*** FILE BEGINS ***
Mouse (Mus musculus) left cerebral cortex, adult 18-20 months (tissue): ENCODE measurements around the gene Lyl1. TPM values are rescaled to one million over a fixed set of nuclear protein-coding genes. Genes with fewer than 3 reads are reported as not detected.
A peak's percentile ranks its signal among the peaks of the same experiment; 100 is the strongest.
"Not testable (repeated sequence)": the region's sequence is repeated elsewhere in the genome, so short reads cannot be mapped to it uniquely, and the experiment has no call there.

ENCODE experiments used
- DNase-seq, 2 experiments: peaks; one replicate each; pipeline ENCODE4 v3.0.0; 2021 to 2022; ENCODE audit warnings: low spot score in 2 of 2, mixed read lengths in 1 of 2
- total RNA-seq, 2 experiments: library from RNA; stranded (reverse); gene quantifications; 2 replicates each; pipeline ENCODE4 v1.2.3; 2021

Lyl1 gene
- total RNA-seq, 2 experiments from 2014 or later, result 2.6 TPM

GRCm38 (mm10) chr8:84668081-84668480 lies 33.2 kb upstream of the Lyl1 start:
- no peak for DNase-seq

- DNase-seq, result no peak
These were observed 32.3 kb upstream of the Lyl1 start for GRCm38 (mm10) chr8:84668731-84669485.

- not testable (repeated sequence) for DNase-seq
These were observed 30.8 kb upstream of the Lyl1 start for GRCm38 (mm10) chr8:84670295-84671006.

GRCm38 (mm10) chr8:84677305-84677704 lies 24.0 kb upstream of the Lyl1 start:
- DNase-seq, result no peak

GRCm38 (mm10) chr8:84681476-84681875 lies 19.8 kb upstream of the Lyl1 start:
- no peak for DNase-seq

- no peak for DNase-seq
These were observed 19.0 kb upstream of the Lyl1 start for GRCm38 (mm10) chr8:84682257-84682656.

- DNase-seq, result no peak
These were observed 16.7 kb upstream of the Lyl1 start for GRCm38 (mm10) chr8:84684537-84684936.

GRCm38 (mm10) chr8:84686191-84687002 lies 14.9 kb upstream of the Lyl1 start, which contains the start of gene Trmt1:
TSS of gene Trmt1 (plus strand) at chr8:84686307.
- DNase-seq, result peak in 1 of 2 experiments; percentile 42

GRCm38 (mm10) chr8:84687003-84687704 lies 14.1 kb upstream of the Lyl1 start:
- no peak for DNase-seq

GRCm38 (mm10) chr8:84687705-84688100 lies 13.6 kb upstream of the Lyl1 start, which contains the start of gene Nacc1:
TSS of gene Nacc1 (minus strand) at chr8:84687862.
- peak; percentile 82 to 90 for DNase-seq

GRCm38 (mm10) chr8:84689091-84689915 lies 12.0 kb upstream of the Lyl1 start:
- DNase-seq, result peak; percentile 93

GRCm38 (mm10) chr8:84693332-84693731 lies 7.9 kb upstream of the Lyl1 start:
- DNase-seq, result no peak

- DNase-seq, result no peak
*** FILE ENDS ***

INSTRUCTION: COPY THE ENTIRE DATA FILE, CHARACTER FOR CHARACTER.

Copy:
Mouse (Mus musculus) left cerebral cortex, adult 18-20 months (tissue): ENCODE measurements around the gene Lyl1. TPM values are rescaled to one million over a fixed set of nuclear protein-coding genes. Genes with fewer than 3 reads are reported as not detected.
A peak's percentile ranks its signal among the peaks of the same experiment; 100 is the strongest.
"Not testable (repeated sequence)": the region's sequence is repeated elsewhere in the genome, so short reads cannot be mapped to it uniquely, and the experiment has no call there.

ENCODE experiments used
- DNase-seq, 2 experiments: peaks; one replicate each; pipeline ENCODE4 v3.0.0; 2021 to 2022; ENCODE audit warnings: low spot score in 2 of 2, mixed read lengths in 1 of 2
- total RNA-seq, 2 experiments: library from RNA; stranded (reverse); gene quantifications; 2 replicates each; pipeline ENCODE4 v1.2.3; 2021

Lyl1 gene
- total RNA-seq, 2 experiments from 2014 or later, result 2.6 TPM

GRCm38 (mm10) chr8:84668081-84668480 lies 33.2 kb upstream of the Lyl1 start:
- no peak for DNase-seq

- DNase-seq, result no peak
These were observed 32.3 kb upstream of the Lyl1 start for GRCm38 (mm10) chr8:84668731-84669485.

- not testable (repeated sequence) for DNase-seq
These were observed 30.8 kb upstream of the Lyl1 start for GRCm38 (mm10) chr8:84670295-84671006.

GRCm38 (mm10) chr8:84677305-84677704 lies 24.0 kb upstream of the Lyl1 start:
- DNase-seq, result no peak

GRCm38 (mm10) chr8:84681476-84681875 lies 19.8 kb upstream of the Lyl1 start:
- no peak for DNase-seq

- no peak for DNase-seq
These were observed 19.0 kb upstream of the Lyl1 start for GRCm38 (mm10) chr8:84682257-84682656.

- DNase-seq, result no peak
These were observed 16.7 kb upstream of the Lyl1 start for GRCm38 (mm10) chr8:84684537-84684936.

GRCm38 (mm10) chr8:84686191-84687002 lies 14.9 kb upstream of the Lyl1 start, which contains the start of gene Trmt1:
TSS of gene Trmt1 (plus strand) at chr8:84686307.
- DNase-seq, result peak in 1 of 2 experiments; percentile 42

GRCm38 (mm10) chr8:84687003-84687704 lies 14.1 kb upstream of the Lyl1 start:
- no peak for DNase-seq

GRCm38 (mm10) chr8:84687705-84688100 lies 13.6 kb upstream of the Lyl1 start, which contains the start of gene Nacc1:
TSS of gene Nacc1 (minus strand) at chr8:84687862.
- peak; percentile 82 to 90 for DNase-seq

GRCm38 (mm10) chr8:84689091-84689915 lies 12.0 kb upstream of the Lyl1 start:
- DNase-seq, result peak; percentile 93

GRCm38 (mm10) chr8:84693332-84693731 lies 7.9 kb upstream of the Lyl1 start:
- DNase-seq, result no peak

- DNase-seq, result no peak